Skip to main content

NaNo Countdown....

Little more than 5 hours and the madness will ensue for the third year running. I am both excited and anxious about this year's attempt, probably because I'm venturing into untested realms of writing. I've never been strong at writing short stories and this year I plan on writing 12 with an underlying thread to connect them all, but still that's 12 short stories. Granted, they will probably be less in the realm of 'stories' and more in the realm of stream-of-consciousness, but still.

So, this year's "novel" will be, in essence, a collection of scenes that are being stitched together for the purposes of providing my POV character with his greatest opus. And, without further ado...... Requiem: A Descent into Madness & other disturbing haunts

Meet: Requiem, the offspring of Apollo, the god of music and literature, and Morta, the fate that cuts the thread of life. He is gathering movements from human life-stories for his own symphony. Torn by internal conflict as both a creator and destroyer, the stories he gathers wind up illustrating the darkest and most pitiful side of human nature. It isn't until he is wrapping up the final movement of his opus that he realizes he has, in fact, been writing a requiem for humankind.

I'm excited to see what Requiem manages to gather from my mind. I already have a list of possible scenes to include.... most of which are based in real-life, as there is no greater inspiration for fiction.

Comments

Popular posts from this blog

Y is for Yeth Hound.....

Yeth Hound--- one of the incarnations of the "Black Dog" myth, this one located specifically, in Devon, England.

"Black Dogs" appear in myths across the world, most are associated with death and bad omens... i.e. Hell Hounds.

The Yeth Hound is said to be the spirit of an unbaptised child that takes the form of a headless black dog. The Hound wanders the woods at night making pitiful wailing sounds (though, I'm unclear as to how it makes wailing sounds without having a head).

The Black Dogs were possibly one inspiration from Sir Arthur Conan Doyle's ghost dog in The Hound of the Baskervilles-- "an enormous coal-black hound, but not such a hound as mortal eyes have ever seen."



Heed Not, the Lonesome Cry
Heed not, the lonesome cry, the baleful wail echoing through the woods. Seek not, the black hound's sigh, look not where the headless creature stood.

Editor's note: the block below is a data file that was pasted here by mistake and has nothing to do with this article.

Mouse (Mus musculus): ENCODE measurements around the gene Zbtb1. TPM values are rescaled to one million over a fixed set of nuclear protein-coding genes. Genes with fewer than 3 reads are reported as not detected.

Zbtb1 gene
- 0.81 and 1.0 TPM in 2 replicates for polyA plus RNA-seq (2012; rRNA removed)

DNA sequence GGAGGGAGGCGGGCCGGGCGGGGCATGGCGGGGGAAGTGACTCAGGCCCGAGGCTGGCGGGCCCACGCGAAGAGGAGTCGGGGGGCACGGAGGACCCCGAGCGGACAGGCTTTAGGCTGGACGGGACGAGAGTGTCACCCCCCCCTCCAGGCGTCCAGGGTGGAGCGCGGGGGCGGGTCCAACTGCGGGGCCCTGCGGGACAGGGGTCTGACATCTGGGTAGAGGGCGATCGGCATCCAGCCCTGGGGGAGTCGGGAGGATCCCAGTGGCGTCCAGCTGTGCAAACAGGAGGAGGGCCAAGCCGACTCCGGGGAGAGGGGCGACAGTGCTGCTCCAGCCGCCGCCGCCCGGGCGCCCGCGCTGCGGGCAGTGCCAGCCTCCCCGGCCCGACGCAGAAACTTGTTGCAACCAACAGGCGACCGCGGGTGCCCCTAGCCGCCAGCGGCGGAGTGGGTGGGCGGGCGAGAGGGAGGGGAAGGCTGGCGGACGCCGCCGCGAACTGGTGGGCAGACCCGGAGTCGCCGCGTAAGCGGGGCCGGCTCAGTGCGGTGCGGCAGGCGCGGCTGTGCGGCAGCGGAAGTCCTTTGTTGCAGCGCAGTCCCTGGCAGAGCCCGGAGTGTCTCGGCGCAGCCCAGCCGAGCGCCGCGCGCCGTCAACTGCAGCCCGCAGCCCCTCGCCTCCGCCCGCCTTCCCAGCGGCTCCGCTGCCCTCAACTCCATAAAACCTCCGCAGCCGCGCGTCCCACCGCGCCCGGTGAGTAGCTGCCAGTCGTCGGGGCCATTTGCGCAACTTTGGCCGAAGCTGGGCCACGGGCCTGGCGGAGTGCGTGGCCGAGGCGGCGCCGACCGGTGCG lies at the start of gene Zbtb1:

One sound, your limbs will shake, your heart filled with the deepest dread. One glimpse, your sou…

B is for Banshee.....

Irish bean sidhe and Scottish Gaelic bean sith, literally, woman of fairyland.


The mythology and legend surrounding the Banshee is a bit mixed. The most readily accepted story is of a hag-like creature wailing the impending death of someone nearby-- most ancient Gaelic families, especially the more well-to-do families, had their own Banshees that attached themselves to the lineage of the family name. I suppose it was a sign of station for a family to be able to claim their own Banshee--- I mean, who needs an exciting/ tongue-wagging-inciting skeleton in your cupboard when you've got a Banshee wailing in your rafters?
The origins of the more familiar Banshee may have stemmed from the ancient Keeners-- women who were employed to sing a lament at a funeral. The best Keeners were in high demand to "wail" and "weep" for the great personage who had fallen.

The Great families would boast a bean sidhe or bean sith-- a fairy-woman Keener--and having foresight, the Keene…

S is for Siren.....

Sirens--- the beautiful, the terrifying.
Vicious, but, seemingly opportunistic creatures who lured sailors to their deaths by the sound of their captivating songs. Whether the stories of these creatures were a result of surviving sailors attempting to explain their near-miss in an effort to divert the fault of their shipwreck from their hands, or whether as a warning for those leaving to ensure their fidelity to the women they left behind, is unclear...

Considered the daughters of Achelous(river god), and though they have been blamed for the death of many sailors, they were not, however, sea deities. They have sometimes been called Muses of the lower world, their sad song causing the body and soul of those sailors who hear them to fall into a fatal lethargy.

In early myths, Sirens were the combined form of birds and women. Sometimes with a large female head, their bodies covered in bird feathers, their feet...scaled. Later myths show them as female figures with the legs of birds, tho…